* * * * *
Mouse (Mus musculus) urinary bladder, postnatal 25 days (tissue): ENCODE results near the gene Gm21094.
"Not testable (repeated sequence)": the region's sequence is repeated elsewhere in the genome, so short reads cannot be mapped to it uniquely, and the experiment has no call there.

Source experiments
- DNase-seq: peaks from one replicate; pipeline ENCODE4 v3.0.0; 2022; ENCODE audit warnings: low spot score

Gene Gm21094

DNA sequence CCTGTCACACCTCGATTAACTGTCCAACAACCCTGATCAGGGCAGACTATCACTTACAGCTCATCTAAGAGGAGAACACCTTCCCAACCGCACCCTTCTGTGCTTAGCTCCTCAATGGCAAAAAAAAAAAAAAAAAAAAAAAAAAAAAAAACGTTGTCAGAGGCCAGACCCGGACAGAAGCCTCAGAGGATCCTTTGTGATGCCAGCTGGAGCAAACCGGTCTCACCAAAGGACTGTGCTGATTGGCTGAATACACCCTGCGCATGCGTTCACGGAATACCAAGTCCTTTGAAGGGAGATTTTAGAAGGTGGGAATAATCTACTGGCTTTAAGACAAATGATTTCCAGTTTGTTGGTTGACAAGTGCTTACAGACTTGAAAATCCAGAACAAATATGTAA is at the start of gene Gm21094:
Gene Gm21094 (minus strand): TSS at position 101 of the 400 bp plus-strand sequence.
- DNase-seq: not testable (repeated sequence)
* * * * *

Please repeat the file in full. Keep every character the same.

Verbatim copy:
Mouse (Mus musculus) urinary bladder, postnatal 25 days (tissue): ENCODE results near the gene Gm21094.
"Not testable (repeated sequence)": the region's sequence is repeated elsewhere in the genome, so short reads cannot be mapped to it uniquely, and the experiment has no call there.

Source experiments
- DNase-seq: peaks from one replicate; pipeline ENCODE4 v3.0.0; 2022; ENCODE audit warnings: low spot score

Gene Gm21094

DNA sequence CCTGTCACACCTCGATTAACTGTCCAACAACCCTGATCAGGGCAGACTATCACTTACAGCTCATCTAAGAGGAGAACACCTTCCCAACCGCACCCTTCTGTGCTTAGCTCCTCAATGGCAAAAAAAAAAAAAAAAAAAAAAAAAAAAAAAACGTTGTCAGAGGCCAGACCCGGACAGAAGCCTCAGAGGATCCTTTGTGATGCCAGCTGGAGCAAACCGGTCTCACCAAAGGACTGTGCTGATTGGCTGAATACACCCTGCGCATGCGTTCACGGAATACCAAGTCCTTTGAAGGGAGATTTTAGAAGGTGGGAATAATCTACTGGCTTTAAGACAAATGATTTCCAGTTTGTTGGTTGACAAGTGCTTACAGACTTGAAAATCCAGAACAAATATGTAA is at the start of gene Gm21094:
Gene Gm21094 (minus strand): TSS at position 101 of the 400 bp plus-strand sequence.
- DNase-seq: not testable (repeated sequence)